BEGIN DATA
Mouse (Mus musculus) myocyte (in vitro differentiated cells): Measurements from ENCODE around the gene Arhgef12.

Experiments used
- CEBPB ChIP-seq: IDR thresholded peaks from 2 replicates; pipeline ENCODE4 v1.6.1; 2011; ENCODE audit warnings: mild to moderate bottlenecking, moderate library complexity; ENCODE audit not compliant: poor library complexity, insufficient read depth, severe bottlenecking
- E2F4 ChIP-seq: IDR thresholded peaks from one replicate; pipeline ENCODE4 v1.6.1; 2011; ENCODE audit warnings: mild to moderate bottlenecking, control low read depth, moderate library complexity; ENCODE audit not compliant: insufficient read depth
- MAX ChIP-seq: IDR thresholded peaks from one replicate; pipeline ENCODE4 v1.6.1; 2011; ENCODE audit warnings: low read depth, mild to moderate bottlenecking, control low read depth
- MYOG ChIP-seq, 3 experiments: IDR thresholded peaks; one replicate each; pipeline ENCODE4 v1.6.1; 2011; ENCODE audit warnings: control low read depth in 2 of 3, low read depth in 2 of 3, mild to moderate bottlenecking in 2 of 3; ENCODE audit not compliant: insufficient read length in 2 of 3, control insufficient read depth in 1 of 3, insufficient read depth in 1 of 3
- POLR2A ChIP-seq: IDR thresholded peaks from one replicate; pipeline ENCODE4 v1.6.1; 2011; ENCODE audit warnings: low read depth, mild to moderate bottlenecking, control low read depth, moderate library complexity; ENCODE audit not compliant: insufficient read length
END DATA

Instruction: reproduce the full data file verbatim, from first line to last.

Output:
Mouse (Mus musculus) myocyte (in vitro differentiated cells): Measurements from ENCODE around the gene Arhgef12.

Experiments used
- CEBPB ChIP-seq: IDR thresholded peaks from 2 replicates; pipeline ENCODE4 v1.6.1; 2011; ENCODE audit warnings: mild to moderate bottlenecking, moderate library complexity; ENCODE audit not compliant: poor library complexity, insufficient read depth, severe bottlenecking
- E2F4 ChIP-seq: IDR thresholded peaks from one replicate; pipeline ENCODE4 v1.6.1; 2011; ENCODE audit warnings: mild to moderate bottlenecking, control low read depth, moderate library complexity; ENCODE audit not compliant: insufficient read depth
- MAX ChIP-seq: IDR thresholded peaks from one replicate; pipeline ENCODE4 v1.6.1; 2011; ENCODE audit warnings: low read depth, mild to moderate bottlenecking, control low read depth
- MYOG ChIP-seq, 3 experiments: IDR thresholded peaks; one replicate each; pipeline ENCODE4 v1.6.1; 2011; ENCODE audit warnings: control low read depth in 2 of 3, low read depth in 2 of 3, mild to moderate bottlenecking in 2 of 3; ENCODE audit not compliant: insufficient read length in 2 of 3, control insufficient read depth in 1 of 3, insufficient read depth in 1 of 3
- POLR2A ChIP-seq: IDR thresholded peaks from one replicate; pipeline ENCODE4 v1.6.1; 2011; ENCODE audit warnings: low read depth, mild to moderate bottlenecking, control low read depth, moderate library complexity; ENCODE audit not compliant: insufficient read length